The Pentagon is going through another of its internal reviews about the nature and formation of our armed forces.  The general idea is that the traditional forces are not nimble enough to meet the demands of the 21st century.  The concept is to make the forces smaller in unit size and more specialized in their method of operations.  To review the military is always a good idea.  That old saw about the military always fighting the last war is a good one with lots of truth to it.  We all tend to go with what we know and the generals and admirals know what they did when the were younger officers and will naturally bend in that methodology when faced with a new challenge.  Often the old method doesn’t comport with the new facts on the battlefield and bad results can occur.  However it is best not to throw out the baby with the bath water.  Regardless of technical and tactical changes in battlefields there will always be the danger of the large scale clash with an enemy.  I do hope the military won’t abandon completely the formation and training of the traditional forces for large land and sea battles.  We will have the need for divisions, not only brigades and we will have the need for more ships in the Navy than just aircraft carriers and their escorts.  The Chinese are rapidly building their military power on both land and sea.  Who knows where their Communist leaders will want to expand their hegemony?  Especially in a few years when the demographers predict a serious decline in their population and an aging population that will be even more demanding on their economy than ours.  Battleships for example are considered very old school.  However as recently as the Iraq War of ’92 we used the old Missouri to good effect.  Both offensively and defensively there is something very intimidating and encouraging (depending on whether you are on the receiving end or benefitting from the salvos) about those huge 16 inch guns pounding away.  We don’t have even one of those today.  Cruise missiles are great but sometimes volume is more important than pin point accuracy.  Don’t believe for one minute we have “evolved” beyond the era when an all out bare knuckle conflict is possible.  Sadly, we aren’t there yet and for the moment the US is still the best hope for a better world regardless of our shortcomings.

Of course health care premiums are going up again.  They will continue to do so until the States reform the process so that all of us become “shoppers” rather than merely users of health care.  Empowering the people to bargain for the best prices just as we do for cars or cereal will reduce prices quicker than anything.

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Road Trip Out West–The Finale

We must add a bit of an addendum to the last post to cover a few interesting items omitted in the rush to get to press on time.   If your trip through the Panhandle of Texas is during the winter months you will see lots of ducks and those magnificent Canadian geese.  Every large cattle tank or lake along the highway will have them.  It is surprising since we normally think of them being much farther South during the winter but I assure you they are there in their thousands.  Those vee’s against a gray sky are quite awe inspiring and an assurance of the timeless flow of nature in spite of the doomsayers.  Also on the route from Clayton, NM to Raton you will see two other neck-turners.  Just west of Clayton if the sky is clear you will see no less than a dozen contrails of jet aircraft.   This is a natural confluence of the air routes for so many flights moving east to west or vice versa.   Around big cities you will also see a few of those if you watch the sky but here you are in a very remote part of the country and the modern intrusion is a stark reminder of just how large and diverse our nation is and the amount of travel people make.   Also on the drive between Clayton and Raton you will come across a few herds of Pronghorn antelope.  You will usually be right on top of them before you notice them.  That tawny color of their hide blends in so naturally with the open spaces and the brown grasses and that arid tan earth.  Often they will be close enough to the highway that you can get a good photo of them.  The bucks are easy to spot because they are so much larger than the does.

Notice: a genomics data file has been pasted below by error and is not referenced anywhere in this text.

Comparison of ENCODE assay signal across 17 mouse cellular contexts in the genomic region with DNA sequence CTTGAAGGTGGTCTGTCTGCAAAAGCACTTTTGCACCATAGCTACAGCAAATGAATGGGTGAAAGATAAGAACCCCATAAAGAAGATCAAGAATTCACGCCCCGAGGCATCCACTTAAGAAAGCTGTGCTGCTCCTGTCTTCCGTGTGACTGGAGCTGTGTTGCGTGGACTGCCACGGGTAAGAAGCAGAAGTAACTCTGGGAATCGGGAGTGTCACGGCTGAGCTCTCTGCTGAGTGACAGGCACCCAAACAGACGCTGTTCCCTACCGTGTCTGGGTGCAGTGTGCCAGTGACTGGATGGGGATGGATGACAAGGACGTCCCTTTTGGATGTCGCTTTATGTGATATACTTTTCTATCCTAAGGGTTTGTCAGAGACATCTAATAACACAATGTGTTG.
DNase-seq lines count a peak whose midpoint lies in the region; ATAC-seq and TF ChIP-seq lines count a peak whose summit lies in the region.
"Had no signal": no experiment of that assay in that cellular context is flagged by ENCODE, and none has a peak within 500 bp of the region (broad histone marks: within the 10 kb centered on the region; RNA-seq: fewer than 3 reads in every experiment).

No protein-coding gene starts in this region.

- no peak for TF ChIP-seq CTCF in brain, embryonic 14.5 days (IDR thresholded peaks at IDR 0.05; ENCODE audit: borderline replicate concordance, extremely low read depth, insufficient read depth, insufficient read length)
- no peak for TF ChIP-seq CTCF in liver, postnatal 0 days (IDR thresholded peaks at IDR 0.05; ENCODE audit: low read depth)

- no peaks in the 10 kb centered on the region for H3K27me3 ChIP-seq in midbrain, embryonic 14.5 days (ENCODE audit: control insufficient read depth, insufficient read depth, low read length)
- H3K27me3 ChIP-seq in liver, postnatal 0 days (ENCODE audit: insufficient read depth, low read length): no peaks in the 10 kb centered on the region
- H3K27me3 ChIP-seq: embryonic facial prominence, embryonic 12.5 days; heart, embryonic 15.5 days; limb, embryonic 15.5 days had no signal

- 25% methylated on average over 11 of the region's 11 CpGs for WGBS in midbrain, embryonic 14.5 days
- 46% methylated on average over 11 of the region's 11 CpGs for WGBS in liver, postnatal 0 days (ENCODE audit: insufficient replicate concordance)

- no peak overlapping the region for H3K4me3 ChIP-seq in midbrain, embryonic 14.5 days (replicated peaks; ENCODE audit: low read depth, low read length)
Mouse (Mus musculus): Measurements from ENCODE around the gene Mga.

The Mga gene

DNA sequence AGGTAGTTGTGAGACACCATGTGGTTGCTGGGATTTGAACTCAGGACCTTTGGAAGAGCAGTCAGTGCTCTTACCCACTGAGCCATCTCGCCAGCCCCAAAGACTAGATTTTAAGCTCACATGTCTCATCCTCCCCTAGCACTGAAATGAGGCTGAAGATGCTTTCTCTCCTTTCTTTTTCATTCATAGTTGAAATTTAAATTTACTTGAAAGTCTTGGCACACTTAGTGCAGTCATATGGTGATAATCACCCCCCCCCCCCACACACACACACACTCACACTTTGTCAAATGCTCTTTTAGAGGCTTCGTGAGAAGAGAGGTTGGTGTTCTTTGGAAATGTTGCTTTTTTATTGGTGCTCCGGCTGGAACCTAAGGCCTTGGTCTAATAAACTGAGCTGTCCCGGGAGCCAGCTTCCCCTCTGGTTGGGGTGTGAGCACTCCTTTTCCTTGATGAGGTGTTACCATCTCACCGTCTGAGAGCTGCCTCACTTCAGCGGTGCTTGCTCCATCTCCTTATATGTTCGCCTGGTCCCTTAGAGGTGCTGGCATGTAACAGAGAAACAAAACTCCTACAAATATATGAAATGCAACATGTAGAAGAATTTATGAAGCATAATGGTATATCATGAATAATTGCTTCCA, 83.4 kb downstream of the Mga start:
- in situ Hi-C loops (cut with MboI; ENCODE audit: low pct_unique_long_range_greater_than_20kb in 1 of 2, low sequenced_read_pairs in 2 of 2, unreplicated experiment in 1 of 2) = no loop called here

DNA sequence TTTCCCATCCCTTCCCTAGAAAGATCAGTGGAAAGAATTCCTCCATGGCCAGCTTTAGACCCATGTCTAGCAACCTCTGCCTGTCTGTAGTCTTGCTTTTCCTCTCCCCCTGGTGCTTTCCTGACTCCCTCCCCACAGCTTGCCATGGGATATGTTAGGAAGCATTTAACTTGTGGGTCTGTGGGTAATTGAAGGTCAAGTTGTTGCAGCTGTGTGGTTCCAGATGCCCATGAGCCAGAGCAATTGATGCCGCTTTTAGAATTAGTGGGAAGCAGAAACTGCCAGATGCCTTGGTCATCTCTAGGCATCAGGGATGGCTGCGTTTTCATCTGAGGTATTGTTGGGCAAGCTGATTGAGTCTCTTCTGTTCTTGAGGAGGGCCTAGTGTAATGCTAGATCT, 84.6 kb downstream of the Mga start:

Now back to Colorado.  Just north of Pueblo is a highway that goes west and will take you into the heart of ski country if you are there for winter sports.  You will pass Florence and Canon City where they have prisons.   The one in Florence is the Federal facility and is in a fairly remote location surround by mountains on three sides.  The one in Canon City is the state prison and hugs the highway and is in the mountains and surrounded by forest and steep defiles and canyons.  The one is Florence is where the newspapers have talked about the high level terrorist being held.   I have never been inside so I’ll take their word for it. 

Next you approach Colorado Springs. It is a real peach of a city.  It snuggles up very close to the mountains immediately to its west.  They tower over the city.  The first place you will pass is the special military facility that is the strategic headquarters for the air force and other military command and control centers.  It has been featured in numerous movies over the years.   You can’t just drive up to the front entrance but it is there only a couple miles west of the Interstate 25.